Is Delhi Really a State?


By Vivek K Agnihotri

Recently, both Houses of Parliament passed the Government of National Capital Territory of Delhi (Amendment) Bill, 2021 (NCT of Delhi Amendment Bill, 2021). In seeking to amend Sections 21, 24, 33 and 44 of the eponymous Act, it makes the following significant provisions:

  • The expression “Government” referred to in any law made by the Legislative Assembly of Delhi shall mean the Lieutenant Governor (LG) (Section 21).
  • The LG shall not assent to a Bill on any matter which is outside the purview of the powers conferred on the Legislative Assembly (Section 24).
  • The rules for conduct of business in the Legislative Assembly shall be consistent with the Rules of Procedure and Conduct of Business in the Lok Sabha; and, in particular, its committees shall not enquire into matters of day to day administration (Section 33).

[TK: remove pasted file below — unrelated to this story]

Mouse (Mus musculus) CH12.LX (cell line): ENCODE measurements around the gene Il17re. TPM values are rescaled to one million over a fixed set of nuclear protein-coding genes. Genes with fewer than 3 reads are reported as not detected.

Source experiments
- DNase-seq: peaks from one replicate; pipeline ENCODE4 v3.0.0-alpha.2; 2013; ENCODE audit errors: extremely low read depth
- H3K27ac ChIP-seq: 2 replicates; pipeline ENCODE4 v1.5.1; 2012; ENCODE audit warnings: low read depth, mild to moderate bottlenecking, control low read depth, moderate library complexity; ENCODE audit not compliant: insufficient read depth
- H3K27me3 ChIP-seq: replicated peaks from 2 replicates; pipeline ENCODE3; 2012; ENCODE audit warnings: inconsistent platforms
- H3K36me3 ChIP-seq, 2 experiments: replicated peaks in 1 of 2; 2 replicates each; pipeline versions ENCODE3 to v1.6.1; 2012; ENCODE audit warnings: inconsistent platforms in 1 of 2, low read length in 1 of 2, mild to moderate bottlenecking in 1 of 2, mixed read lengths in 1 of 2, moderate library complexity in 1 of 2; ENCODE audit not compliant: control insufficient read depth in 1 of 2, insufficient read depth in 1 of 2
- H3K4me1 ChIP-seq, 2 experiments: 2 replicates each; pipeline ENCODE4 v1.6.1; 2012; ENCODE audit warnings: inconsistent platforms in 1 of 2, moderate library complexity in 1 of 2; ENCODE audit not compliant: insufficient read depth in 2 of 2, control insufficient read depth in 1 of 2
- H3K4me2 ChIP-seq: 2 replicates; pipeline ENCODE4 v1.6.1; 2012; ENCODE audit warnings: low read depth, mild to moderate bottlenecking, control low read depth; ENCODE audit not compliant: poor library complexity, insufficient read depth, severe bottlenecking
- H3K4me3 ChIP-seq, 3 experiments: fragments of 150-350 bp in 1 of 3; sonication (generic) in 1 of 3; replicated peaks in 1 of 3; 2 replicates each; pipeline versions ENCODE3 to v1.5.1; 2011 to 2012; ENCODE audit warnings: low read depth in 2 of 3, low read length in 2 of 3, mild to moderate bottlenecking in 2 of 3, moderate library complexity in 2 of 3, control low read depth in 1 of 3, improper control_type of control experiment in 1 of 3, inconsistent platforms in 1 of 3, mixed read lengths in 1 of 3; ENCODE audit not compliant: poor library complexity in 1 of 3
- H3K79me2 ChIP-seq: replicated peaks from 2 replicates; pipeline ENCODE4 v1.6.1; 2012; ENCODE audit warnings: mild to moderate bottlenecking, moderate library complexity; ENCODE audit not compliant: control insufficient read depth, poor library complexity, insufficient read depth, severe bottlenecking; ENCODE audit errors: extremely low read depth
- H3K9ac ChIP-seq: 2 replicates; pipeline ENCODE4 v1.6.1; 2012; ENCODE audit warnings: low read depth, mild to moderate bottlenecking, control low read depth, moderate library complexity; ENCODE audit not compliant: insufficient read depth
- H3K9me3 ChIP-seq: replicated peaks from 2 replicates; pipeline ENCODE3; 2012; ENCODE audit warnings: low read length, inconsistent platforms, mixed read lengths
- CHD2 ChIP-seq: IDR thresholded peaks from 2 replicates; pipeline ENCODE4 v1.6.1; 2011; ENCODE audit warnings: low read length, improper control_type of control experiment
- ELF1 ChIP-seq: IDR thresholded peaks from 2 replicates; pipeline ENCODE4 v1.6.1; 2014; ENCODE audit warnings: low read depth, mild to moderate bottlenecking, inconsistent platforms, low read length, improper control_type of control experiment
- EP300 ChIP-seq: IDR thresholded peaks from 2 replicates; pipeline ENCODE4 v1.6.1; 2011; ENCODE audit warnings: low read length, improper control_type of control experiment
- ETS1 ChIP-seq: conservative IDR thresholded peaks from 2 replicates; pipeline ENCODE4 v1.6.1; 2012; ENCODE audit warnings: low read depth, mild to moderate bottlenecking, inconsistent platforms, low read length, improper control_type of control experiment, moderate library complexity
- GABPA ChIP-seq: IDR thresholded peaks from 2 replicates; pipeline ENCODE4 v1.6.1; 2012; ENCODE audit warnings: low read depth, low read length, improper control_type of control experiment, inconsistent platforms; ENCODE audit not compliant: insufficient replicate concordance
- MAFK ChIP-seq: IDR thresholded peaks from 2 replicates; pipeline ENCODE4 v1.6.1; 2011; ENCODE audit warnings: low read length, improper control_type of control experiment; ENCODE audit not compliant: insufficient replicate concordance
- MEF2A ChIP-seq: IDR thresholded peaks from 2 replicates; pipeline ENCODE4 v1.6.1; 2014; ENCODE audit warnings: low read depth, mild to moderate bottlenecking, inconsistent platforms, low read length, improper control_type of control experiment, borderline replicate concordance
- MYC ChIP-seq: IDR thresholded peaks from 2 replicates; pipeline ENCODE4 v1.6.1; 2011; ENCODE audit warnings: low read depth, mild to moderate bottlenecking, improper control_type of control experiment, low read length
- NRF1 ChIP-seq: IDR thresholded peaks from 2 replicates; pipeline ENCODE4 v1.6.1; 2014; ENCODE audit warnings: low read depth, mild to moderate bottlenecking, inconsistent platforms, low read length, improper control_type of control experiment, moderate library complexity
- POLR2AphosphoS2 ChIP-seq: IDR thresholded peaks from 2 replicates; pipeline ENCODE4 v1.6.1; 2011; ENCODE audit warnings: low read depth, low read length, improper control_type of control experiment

• Before implementing any decision of the council of ministers or a minister, the government must seek the opinion of the LG on all such matters as may be specified by him by a general or special order (Section 44).

Arvind Kejriwal, Delhi’s chief minister, said that the Bill seeks to curtail drastically the powers of the elected government and is unconstitutional and anti-democratic.  The media too took up the cudgels on his behalf.  “The Bill seeks to establish the primacy of the LG…over Delhi’s elected government…”, “By mandating LG’s opinion before any decision is taken, the amendment seeks to override SC’s ruling which held that the Council of Ministers did not need to obtain LG’s concurrence”, and “The proposed changes are the very anti-thesis of what the Court has said”, were the concerns voiced in some of the leading editorials.

From all accounts, the relationship between the chief minister and the LG of Delhi has always been strained. Spats between the two have been reported on a regular basis. The issues of conflict have been wide and varied.